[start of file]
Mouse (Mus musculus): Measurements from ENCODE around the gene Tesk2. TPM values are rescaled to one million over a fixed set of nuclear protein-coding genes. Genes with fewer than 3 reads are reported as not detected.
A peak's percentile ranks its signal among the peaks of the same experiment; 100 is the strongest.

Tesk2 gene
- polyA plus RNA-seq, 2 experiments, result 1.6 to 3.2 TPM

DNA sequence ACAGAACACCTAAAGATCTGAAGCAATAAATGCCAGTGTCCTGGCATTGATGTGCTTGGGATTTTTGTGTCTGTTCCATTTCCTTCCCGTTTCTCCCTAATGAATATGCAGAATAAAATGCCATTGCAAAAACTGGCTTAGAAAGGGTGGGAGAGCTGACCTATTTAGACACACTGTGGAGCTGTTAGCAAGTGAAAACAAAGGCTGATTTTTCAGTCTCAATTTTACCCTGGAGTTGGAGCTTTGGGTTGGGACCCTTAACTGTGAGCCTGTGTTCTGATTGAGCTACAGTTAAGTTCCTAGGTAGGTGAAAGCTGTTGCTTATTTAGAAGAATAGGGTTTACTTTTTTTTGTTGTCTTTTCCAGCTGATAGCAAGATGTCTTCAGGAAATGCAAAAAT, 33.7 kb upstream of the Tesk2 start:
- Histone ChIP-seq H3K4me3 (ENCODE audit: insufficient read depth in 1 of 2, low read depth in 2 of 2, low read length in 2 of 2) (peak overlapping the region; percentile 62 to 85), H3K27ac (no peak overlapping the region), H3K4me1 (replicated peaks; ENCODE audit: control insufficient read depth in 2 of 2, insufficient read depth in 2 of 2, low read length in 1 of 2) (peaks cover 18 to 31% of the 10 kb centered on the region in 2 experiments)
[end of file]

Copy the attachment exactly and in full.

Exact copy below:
Mouse (Mus musculus): Measurements from ENCODE around the gene Tesk2. TPM values are rescaled to one million over a fixed set of nuclear protein-coding genes. Genes with fewer than 3 reads are reported as not detected.
A peak's percentile ranks its signal among the peaks of the same experiment; 100 is the strongest.

Tesk2 gene
- polyA plus RNA-seq, 2 experiments, result 1.6 to 3.2 TPM

DNA sequence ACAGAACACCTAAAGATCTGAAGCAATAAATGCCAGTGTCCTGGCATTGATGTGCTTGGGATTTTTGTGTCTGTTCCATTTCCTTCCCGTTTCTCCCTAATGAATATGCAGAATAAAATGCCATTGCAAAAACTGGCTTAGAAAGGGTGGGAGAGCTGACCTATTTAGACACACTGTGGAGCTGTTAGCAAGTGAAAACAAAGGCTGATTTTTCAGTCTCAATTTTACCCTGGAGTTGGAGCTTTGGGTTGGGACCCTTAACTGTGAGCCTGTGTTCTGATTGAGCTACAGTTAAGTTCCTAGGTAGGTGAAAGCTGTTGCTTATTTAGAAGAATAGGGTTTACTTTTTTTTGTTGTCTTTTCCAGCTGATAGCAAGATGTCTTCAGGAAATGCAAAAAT, 33.7 kb upstream of the Tesk2 start:
- Histone ChIP-seq H3K4me3 (ENCODE audit: insufficient read depth in 1 of 2, low read depth in 2 of 2, low read length in 2 of 2) (peak overlapping the region; percentile 62 to 85), H3K27ac (no peak overlapping the region), H3K4me1 (replicated peaks; ENCODE audit: control insufficient read depth in 2 of 2, insufficient read depth in 2 of 2, low read length in 1 of 2) (peaks cover 18 to 31% of the 10 kb centered on the region in 2 experiments)